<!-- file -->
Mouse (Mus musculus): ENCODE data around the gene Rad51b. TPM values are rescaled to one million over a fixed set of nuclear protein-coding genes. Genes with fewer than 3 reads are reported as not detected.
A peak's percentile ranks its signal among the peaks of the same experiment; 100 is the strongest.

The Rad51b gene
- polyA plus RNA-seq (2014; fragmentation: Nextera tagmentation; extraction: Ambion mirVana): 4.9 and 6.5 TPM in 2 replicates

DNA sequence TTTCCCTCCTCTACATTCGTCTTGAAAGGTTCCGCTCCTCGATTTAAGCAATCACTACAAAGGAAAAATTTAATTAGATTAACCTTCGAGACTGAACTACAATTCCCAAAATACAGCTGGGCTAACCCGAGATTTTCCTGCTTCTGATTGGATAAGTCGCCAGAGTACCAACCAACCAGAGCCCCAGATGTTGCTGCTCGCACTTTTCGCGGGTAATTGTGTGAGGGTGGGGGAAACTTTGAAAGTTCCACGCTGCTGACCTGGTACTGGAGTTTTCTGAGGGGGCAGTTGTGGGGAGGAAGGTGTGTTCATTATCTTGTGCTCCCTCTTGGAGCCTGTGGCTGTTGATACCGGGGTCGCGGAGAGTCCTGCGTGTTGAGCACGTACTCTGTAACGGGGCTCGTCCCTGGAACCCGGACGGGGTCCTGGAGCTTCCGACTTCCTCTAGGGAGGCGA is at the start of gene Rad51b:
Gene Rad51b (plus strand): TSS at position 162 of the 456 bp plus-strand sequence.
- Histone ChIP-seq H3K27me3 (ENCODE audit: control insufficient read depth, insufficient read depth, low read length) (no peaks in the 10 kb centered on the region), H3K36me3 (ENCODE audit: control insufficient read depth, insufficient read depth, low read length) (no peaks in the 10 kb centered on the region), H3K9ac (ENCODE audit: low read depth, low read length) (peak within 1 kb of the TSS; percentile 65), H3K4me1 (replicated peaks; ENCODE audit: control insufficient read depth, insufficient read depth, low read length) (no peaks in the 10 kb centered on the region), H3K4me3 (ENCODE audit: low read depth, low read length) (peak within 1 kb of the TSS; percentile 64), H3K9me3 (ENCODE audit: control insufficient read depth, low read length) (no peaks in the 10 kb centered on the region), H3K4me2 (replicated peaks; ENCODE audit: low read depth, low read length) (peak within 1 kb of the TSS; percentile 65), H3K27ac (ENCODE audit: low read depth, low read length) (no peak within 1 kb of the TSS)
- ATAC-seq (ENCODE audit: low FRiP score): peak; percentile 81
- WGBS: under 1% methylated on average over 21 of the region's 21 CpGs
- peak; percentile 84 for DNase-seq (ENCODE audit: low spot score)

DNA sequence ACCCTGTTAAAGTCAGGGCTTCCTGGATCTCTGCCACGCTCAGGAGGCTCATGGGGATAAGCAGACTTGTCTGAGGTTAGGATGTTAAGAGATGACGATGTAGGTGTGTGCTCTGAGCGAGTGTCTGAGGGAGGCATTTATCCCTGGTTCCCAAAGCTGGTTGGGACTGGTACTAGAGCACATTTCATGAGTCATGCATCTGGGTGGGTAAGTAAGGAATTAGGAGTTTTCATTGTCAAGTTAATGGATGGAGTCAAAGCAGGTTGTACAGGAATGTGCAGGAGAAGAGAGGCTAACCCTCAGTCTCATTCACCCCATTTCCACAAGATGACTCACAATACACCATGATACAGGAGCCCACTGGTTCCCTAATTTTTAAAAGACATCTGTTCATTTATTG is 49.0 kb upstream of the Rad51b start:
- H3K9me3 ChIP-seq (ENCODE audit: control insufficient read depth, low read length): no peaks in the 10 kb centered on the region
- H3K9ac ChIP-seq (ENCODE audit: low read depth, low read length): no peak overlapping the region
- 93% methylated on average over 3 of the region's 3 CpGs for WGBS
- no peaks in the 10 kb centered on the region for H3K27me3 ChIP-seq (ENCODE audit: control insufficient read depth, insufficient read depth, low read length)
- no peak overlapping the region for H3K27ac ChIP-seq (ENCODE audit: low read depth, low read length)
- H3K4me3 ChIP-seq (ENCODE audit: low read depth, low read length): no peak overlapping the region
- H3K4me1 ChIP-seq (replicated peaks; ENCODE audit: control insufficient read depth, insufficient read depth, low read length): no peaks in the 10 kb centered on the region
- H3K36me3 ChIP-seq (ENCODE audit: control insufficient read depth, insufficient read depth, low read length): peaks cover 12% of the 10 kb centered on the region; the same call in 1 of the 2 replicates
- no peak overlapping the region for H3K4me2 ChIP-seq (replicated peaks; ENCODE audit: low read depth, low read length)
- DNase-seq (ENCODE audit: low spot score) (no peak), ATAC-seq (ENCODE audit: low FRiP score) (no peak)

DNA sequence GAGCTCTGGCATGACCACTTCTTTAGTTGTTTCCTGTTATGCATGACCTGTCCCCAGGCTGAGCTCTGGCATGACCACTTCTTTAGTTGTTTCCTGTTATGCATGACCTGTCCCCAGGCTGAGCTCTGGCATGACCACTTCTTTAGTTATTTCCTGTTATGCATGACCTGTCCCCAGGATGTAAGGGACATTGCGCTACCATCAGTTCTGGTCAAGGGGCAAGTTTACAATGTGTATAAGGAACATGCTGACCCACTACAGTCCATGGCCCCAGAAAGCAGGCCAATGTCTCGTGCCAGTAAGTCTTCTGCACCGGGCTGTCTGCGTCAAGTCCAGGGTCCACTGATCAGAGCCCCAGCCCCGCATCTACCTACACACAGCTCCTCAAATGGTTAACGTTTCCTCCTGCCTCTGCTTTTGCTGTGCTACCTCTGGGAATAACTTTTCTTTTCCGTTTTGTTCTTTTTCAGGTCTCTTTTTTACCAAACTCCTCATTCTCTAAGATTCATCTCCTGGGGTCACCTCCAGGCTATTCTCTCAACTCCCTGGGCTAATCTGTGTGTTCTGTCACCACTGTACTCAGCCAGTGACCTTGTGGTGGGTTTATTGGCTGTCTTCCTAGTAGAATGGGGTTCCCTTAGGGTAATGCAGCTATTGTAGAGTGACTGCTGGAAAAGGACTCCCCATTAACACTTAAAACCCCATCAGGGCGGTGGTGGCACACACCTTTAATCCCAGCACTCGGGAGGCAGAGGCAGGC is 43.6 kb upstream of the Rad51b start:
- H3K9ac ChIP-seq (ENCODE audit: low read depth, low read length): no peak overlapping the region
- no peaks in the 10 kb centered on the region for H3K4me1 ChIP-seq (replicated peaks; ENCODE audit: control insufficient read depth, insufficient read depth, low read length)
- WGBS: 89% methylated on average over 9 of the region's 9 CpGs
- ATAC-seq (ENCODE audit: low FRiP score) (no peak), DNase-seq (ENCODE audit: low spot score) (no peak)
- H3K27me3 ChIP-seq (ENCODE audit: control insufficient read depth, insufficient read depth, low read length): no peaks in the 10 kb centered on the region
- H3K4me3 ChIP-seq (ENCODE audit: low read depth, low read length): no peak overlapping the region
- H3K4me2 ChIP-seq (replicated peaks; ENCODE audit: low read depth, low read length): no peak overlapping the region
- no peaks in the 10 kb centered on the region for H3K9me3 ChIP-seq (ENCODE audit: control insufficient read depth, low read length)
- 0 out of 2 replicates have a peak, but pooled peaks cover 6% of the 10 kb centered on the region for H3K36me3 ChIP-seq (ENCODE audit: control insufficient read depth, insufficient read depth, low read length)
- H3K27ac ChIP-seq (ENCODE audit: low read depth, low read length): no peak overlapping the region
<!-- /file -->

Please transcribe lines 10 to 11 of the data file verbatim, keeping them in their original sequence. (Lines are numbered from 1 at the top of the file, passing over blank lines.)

- peak; percentile 84 for DNase-seq (ENCODE audit: low spot score)

DNA sequence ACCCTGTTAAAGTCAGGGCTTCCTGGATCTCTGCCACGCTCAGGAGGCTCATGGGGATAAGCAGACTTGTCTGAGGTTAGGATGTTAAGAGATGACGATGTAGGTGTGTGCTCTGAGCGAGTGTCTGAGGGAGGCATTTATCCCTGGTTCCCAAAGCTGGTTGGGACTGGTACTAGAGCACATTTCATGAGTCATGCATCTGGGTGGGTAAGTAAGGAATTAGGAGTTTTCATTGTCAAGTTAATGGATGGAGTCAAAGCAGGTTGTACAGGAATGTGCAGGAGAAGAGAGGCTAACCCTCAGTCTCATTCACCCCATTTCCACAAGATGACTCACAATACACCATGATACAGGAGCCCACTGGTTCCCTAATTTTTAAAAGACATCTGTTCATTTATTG is 49.0 kb upstream of the Rad51b start: